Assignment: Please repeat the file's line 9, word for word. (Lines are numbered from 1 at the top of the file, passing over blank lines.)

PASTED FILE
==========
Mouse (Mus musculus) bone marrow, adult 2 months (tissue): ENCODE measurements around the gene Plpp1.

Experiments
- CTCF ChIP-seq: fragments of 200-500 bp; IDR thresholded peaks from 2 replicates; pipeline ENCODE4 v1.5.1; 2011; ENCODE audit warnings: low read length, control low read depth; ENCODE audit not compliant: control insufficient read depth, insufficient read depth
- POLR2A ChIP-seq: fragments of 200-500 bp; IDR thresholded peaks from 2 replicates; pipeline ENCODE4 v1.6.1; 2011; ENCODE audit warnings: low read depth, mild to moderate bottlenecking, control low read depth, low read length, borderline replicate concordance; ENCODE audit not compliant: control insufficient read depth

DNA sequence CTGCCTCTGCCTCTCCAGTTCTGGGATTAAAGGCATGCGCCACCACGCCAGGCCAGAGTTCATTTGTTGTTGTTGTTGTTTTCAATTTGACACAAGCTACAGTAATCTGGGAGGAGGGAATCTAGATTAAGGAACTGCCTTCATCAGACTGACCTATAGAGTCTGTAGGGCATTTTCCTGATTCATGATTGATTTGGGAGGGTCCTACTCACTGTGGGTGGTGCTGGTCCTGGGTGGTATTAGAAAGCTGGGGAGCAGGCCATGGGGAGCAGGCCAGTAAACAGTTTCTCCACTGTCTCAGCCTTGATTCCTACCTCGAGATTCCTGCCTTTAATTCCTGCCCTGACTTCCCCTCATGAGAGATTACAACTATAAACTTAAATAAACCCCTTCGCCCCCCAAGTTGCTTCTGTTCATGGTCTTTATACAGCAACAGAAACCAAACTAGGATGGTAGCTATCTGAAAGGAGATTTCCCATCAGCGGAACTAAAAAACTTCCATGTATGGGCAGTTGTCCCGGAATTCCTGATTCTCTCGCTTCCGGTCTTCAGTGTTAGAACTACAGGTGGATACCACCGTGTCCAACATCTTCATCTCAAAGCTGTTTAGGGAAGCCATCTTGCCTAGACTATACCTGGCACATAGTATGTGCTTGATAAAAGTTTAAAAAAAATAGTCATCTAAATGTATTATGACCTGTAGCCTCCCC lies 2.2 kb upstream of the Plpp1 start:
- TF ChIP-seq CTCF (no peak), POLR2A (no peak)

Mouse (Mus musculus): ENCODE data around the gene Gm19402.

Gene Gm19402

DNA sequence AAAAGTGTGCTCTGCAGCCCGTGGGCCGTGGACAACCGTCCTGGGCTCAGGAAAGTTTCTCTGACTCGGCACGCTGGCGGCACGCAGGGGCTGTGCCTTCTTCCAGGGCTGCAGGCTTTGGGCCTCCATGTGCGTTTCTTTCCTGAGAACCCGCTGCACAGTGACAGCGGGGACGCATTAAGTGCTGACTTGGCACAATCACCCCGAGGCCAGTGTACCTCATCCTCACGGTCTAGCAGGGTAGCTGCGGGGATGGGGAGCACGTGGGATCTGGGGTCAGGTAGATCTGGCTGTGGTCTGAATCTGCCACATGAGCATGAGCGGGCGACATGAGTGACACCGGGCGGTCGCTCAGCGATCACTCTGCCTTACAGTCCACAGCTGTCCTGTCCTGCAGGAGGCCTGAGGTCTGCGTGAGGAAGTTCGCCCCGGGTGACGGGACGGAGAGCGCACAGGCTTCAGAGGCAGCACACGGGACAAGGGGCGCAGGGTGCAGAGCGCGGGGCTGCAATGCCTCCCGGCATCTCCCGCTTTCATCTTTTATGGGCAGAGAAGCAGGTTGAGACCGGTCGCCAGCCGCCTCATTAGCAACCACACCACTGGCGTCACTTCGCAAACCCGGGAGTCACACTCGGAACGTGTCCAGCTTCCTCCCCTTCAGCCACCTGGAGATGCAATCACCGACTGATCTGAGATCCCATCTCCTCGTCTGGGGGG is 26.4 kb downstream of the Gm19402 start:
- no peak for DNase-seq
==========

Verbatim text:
DNA sequence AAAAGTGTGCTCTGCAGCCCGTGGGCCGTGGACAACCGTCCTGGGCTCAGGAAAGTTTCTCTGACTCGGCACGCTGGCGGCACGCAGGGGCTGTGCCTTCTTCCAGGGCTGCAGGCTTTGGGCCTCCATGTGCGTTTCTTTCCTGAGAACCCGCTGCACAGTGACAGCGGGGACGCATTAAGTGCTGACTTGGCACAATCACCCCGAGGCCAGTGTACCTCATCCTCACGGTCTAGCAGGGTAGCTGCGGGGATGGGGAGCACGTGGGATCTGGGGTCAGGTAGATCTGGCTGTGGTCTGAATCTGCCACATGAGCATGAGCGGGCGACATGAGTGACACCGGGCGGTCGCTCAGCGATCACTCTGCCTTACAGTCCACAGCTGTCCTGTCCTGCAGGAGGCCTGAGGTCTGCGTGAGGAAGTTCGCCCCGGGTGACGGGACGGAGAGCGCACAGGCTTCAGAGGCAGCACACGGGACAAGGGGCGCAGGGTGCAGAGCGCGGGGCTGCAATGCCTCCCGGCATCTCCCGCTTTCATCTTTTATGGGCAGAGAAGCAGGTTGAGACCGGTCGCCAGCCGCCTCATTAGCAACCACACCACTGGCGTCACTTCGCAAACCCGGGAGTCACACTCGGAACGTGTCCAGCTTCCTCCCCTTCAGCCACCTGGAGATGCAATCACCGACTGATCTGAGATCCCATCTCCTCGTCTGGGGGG is 26.4 kb downstream of the Gm19402 start: